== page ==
Bob Saget died suddenly in January after accidentally falling in an Orlando hotel room and suffering a traumatic brain injury. The comedian and actor, most famous for his role in the sitcom Full House, was 65 when he died.
According to MedPage Today, initial reports said that Saget, who had just finished a stand-up show, returned to his hotel room and fell, hitting the back of his head on something. Initial reports say that no drugs or alcohol were involved and there were no signs of foul play.
The autopsy report from the Orange County Medical Examiner’s Office listed the cause of Saget’s death as “blunt head trauma,” and the manner of death accidental not tied to any illicit drugs or alcohol. Additionally, the comedian’s autopsy indicated that he had severe fractures to the back of his head and around the eyes when he died, according to People.
The question is how he managed to crawl into bed where he was found dead the next day, on January 9, by hotel security after suffering such severe injuries. Authorities theorize that he lost consciousness in the bathroom after his head hit the marble floor. It is believed that he regained consciousness and then dragged himself into bed.
Saget’s autopsy findings show extensive skill fractures and brain injuries including scalp abrasions, subgaleal hemorrhage (blood that forms between the skull and scalp), discoloration of the upper and lower eyelids due to skull fracture, and subarachnoid hemorrhage (bleeding in the space surrounding the brain.)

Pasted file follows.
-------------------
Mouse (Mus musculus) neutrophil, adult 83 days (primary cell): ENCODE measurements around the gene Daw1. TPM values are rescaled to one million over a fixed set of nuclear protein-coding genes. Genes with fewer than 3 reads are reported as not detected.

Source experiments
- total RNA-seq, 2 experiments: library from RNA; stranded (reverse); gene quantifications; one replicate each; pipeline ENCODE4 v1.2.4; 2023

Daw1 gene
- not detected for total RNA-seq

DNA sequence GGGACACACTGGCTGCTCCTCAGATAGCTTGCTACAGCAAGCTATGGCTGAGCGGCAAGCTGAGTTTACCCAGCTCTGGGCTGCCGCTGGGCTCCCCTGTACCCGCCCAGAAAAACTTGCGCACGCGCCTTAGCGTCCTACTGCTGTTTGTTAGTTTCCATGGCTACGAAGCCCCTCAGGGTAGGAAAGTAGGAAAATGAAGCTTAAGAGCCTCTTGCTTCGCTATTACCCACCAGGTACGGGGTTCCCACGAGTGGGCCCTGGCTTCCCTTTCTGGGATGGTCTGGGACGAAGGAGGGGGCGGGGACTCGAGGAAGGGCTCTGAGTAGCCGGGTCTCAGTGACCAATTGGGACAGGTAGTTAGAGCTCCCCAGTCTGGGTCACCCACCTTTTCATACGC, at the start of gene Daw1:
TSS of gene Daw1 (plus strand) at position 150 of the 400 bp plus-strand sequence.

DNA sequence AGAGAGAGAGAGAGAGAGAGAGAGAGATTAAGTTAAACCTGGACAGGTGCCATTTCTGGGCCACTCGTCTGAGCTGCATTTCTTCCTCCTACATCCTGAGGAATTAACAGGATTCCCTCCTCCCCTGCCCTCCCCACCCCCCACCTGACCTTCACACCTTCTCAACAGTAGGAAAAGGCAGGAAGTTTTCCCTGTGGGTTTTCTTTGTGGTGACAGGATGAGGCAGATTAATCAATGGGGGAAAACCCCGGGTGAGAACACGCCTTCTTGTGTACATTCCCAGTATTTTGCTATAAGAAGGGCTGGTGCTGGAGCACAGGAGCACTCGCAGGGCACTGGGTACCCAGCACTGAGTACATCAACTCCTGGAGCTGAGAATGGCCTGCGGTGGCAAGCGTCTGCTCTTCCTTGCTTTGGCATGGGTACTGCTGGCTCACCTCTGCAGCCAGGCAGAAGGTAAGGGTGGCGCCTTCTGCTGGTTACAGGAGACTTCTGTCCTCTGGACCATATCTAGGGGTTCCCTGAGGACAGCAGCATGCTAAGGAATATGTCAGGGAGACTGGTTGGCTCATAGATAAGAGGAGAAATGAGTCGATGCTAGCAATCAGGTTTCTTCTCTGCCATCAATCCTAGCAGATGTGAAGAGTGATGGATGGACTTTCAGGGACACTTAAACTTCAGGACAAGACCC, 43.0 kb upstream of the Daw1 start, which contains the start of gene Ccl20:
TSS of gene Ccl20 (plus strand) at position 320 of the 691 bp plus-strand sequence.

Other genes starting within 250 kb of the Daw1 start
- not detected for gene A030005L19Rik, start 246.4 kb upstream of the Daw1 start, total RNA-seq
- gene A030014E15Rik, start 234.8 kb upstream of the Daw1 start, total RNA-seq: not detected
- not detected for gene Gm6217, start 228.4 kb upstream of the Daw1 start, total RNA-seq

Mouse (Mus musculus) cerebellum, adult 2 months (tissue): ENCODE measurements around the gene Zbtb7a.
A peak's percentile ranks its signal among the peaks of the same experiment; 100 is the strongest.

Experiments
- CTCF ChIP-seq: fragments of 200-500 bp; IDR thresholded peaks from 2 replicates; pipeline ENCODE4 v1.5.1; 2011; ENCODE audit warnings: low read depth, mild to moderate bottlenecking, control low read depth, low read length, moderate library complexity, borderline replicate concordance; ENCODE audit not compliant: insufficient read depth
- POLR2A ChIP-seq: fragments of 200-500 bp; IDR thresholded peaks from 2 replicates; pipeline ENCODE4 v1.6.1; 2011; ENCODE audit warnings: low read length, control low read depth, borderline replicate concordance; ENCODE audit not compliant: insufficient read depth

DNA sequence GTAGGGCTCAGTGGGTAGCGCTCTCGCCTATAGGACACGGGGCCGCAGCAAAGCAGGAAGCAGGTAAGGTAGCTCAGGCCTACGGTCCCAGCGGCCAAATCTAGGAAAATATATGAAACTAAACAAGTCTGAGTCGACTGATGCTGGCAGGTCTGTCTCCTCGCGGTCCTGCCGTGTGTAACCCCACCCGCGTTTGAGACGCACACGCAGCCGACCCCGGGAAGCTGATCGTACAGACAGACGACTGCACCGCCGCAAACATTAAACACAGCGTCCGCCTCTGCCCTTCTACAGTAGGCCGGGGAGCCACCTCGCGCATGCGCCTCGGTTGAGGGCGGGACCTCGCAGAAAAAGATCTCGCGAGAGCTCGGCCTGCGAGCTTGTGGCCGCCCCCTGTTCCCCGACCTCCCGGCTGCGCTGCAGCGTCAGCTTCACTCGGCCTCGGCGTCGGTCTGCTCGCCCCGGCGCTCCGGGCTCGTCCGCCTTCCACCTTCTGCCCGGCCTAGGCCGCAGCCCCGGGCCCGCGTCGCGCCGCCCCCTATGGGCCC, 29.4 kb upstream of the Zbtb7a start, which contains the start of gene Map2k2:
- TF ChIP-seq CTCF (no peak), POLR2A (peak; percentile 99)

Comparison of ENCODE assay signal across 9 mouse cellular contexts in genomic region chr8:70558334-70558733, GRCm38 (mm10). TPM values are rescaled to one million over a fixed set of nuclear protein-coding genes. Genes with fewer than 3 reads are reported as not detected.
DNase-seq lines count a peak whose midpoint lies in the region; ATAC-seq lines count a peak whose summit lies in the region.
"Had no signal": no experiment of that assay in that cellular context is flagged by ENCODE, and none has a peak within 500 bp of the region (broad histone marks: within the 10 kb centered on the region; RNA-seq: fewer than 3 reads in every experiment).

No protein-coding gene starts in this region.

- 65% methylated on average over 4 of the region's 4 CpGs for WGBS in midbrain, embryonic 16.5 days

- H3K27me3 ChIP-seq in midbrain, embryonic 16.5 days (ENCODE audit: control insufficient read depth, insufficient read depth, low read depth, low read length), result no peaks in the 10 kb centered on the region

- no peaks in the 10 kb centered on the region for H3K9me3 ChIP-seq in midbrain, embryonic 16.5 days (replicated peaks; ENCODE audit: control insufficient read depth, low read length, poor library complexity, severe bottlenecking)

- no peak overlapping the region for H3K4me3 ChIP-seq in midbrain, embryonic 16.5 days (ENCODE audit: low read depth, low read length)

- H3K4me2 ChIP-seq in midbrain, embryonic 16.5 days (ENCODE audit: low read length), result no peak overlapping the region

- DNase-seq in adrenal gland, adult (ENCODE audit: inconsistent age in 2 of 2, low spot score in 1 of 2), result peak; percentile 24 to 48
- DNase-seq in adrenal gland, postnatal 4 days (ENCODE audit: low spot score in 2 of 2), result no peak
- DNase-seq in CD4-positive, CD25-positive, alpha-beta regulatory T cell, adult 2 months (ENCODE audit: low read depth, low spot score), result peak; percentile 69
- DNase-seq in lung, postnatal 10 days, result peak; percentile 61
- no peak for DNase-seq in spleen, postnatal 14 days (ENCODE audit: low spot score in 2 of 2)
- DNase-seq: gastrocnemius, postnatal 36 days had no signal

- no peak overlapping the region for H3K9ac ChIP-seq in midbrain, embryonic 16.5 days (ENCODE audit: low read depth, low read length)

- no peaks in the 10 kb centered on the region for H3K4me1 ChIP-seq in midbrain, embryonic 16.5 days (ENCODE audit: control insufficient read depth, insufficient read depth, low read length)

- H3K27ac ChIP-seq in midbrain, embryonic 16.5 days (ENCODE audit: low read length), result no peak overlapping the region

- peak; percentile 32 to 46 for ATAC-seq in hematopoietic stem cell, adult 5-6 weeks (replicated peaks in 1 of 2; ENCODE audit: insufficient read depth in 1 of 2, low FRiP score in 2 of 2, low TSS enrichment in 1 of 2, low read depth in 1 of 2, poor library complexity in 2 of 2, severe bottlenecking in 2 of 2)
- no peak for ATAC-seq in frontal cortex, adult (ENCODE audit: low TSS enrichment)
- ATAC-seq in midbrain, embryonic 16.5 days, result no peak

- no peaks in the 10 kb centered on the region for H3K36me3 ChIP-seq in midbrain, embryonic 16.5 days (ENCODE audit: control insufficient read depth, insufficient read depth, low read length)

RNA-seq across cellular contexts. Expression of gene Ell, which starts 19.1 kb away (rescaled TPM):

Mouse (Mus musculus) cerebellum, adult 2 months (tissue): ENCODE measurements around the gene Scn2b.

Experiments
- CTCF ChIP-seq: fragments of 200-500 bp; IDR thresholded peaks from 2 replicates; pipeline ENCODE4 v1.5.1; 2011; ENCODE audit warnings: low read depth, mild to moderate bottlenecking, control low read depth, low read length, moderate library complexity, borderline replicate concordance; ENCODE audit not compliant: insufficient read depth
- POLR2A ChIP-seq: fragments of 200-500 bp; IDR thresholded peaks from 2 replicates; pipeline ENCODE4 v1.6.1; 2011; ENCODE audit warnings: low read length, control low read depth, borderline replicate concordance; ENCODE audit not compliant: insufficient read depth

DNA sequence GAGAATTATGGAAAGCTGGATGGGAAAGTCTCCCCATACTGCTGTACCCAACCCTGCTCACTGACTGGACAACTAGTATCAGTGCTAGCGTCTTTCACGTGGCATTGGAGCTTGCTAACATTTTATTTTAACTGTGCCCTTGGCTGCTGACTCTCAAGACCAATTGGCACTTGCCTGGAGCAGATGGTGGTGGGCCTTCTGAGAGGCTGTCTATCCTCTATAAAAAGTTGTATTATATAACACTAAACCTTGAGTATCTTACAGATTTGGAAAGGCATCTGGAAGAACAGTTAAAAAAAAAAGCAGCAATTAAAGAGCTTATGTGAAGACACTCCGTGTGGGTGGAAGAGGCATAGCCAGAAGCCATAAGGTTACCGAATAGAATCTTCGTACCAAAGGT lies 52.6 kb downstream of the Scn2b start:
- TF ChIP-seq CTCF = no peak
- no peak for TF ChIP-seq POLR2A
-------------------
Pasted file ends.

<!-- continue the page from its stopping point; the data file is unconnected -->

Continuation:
“What happened to Bob Saget is extremely tragic, but unfortunately, not uncommon,” said Dr. Leana Wen, an emergency physician. “Every year, more than 61,000 Americans die from traumatic brain injury, and many of these are due to falls.”
Wen explained that falling onto a hard surface like a bathtub or hard ground can cause the kind of injury that Saget experienced. She explained that a facture in the back of the skull can lead to fractures in other parts of the skull, and that force could also lead to bleeding in the brain.
“Because the skull is an enclosed structure, there is nowhere for blood to go except to press on the brain. That kind of pressure is what leads to unconsciousness and eventually to death,” said Wen. She and other experts say that even with such a severe blow to his head, he may have been able to find his way to the hotel bed.
“I have seen patients present to the ER days after the injury with ongoing bleeding. Others die within minutes,” said Wen. “It’s possible that Mr. Saget fell, thought he could sleep it off, then went to bed — but unfortunately never woke up.”
Wen says it is critical to take head injury very seriously. “Use an abundance of caution and seek medical care as soon as possible ― especially if the person is older, on blood thinners, or taking medications that might make someone sleepier.”
Go straight to the ER if you have symptoms of blurred vision, severe headache, severe nausea or vomiting, or stroke-like symptoms, said Wen.
“And make sure to tell someone that you fell, so they can keep checking on you.”
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